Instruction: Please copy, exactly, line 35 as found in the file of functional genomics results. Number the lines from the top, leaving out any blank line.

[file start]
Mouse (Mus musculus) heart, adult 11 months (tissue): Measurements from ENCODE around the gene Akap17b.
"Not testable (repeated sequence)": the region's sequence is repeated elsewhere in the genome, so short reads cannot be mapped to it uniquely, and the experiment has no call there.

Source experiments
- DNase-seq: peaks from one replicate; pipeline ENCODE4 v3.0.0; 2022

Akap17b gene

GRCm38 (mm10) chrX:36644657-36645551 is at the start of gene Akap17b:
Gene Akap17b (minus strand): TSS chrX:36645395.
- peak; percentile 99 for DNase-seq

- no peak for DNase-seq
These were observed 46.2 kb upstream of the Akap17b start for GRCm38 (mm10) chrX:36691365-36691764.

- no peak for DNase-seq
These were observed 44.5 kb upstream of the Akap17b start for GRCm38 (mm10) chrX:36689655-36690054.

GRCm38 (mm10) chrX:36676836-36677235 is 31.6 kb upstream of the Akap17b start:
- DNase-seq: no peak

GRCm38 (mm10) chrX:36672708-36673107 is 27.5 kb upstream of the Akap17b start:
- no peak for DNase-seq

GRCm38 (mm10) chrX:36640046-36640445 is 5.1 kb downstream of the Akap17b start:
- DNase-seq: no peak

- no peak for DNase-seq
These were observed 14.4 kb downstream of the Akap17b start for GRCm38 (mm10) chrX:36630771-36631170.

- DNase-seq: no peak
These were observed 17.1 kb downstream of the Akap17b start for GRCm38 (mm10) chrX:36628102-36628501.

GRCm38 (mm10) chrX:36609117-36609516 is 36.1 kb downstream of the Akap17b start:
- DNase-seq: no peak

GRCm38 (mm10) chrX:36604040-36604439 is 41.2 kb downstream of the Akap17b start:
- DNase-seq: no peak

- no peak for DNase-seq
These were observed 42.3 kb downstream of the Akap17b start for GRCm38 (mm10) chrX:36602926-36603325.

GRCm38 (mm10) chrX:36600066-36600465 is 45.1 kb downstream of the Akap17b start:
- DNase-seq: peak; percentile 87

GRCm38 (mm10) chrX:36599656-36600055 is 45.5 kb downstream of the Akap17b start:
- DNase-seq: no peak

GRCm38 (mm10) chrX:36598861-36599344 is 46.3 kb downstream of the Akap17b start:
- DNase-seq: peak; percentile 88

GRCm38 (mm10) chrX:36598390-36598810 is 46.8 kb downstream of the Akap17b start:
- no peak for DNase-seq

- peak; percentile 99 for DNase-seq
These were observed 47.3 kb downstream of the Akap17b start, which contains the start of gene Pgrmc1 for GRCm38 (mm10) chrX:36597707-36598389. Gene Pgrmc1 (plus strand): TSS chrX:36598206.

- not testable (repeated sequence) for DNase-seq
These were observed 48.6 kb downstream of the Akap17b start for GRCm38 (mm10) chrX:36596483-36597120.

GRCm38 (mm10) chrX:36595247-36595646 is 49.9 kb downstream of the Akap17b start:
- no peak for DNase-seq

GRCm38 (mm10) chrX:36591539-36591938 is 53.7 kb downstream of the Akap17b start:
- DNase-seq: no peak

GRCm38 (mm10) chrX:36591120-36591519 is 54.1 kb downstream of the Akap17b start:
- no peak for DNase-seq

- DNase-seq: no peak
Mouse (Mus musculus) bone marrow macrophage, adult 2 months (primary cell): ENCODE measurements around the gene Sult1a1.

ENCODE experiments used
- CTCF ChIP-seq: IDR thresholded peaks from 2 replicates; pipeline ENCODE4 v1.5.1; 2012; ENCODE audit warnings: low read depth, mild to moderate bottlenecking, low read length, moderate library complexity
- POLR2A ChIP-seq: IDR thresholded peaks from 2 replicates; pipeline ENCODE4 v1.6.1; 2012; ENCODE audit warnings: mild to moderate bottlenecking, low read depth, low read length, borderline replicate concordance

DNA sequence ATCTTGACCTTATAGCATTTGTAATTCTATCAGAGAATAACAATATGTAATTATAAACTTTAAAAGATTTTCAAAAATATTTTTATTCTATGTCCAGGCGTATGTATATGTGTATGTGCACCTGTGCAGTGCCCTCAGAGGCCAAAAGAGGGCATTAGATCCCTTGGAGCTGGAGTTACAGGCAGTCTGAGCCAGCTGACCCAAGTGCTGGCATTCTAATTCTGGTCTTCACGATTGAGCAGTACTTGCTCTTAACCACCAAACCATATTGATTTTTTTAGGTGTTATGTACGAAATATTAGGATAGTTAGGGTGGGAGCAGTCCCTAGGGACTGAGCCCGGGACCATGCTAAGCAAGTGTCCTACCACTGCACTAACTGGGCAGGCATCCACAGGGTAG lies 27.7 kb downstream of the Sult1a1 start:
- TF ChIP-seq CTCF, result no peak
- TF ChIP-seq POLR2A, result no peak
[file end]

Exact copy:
GRCm38 (mm10) chrX:36598390-36598810 is 46.8 kb downstream of the Akap17b start: